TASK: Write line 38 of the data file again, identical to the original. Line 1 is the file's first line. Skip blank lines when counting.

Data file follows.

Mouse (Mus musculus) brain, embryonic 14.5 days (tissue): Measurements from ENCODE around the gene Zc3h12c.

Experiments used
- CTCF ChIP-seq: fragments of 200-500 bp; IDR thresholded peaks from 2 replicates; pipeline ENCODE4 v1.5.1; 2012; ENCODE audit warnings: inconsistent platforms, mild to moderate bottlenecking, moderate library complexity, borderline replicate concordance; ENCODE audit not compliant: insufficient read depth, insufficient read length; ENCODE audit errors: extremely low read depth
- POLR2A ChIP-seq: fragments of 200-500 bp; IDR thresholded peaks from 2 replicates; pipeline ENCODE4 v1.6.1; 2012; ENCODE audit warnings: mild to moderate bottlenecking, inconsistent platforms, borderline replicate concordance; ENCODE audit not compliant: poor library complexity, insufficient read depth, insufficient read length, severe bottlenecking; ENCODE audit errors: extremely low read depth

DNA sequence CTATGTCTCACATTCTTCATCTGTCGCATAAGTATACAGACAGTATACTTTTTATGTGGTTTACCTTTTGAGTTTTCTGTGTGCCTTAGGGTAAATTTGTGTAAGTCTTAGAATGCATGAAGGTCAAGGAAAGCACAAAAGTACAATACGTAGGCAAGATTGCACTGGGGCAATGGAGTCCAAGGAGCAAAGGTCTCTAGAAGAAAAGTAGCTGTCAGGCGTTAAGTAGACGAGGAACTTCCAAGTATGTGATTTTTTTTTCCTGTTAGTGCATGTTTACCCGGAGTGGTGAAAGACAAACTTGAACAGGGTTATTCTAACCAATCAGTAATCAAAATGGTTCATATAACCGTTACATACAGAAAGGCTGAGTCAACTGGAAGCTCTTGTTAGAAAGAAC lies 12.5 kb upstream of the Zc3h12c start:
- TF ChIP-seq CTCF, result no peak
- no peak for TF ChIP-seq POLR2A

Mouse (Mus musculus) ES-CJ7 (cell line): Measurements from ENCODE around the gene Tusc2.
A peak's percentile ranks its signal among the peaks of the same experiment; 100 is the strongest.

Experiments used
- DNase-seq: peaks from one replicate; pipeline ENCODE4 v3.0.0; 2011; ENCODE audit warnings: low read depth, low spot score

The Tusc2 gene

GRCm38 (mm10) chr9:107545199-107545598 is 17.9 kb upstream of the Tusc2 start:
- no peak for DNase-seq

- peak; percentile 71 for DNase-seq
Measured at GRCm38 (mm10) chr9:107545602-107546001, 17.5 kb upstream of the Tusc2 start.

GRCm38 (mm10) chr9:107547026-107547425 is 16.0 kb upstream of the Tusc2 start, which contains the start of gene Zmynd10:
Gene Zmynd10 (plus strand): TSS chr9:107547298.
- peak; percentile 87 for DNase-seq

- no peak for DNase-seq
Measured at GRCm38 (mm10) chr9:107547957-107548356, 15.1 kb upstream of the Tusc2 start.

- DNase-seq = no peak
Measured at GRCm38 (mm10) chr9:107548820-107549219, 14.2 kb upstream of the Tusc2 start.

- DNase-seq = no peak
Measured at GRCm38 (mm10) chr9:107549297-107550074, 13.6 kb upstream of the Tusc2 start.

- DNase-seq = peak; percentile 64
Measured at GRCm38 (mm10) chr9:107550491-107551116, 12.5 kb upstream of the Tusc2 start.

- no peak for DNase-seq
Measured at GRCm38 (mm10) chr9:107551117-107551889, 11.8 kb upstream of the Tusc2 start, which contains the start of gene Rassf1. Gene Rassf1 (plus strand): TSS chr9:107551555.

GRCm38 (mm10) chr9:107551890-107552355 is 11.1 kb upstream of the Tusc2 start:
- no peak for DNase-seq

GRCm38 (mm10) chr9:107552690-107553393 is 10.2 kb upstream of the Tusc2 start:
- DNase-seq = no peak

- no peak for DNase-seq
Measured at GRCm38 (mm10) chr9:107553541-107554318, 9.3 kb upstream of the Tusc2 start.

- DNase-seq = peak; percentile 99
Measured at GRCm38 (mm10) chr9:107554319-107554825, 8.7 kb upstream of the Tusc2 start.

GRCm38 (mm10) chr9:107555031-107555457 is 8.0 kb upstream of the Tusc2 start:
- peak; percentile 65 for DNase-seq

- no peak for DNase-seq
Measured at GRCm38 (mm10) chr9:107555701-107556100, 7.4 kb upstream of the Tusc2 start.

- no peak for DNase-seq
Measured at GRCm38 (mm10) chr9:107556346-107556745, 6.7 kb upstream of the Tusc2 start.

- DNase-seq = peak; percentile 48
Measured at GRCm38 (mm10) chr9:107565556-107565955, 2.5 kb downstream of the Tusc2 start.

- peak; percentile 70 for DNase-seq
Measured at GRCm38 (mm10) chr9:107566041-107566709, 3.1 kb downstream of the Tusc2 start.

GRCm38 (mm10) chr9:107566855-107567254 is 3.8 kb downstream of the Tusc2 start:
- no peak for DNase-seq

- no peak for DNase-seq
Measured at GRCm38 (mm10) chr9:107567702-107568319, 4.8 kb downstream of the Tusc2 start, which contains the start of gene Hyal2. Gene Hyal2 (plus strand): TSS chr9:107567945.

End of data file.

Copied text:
GRCm38 (mm10) chr9:107555031-107555457 is 8.0 kb upstream of the Tusc2 start: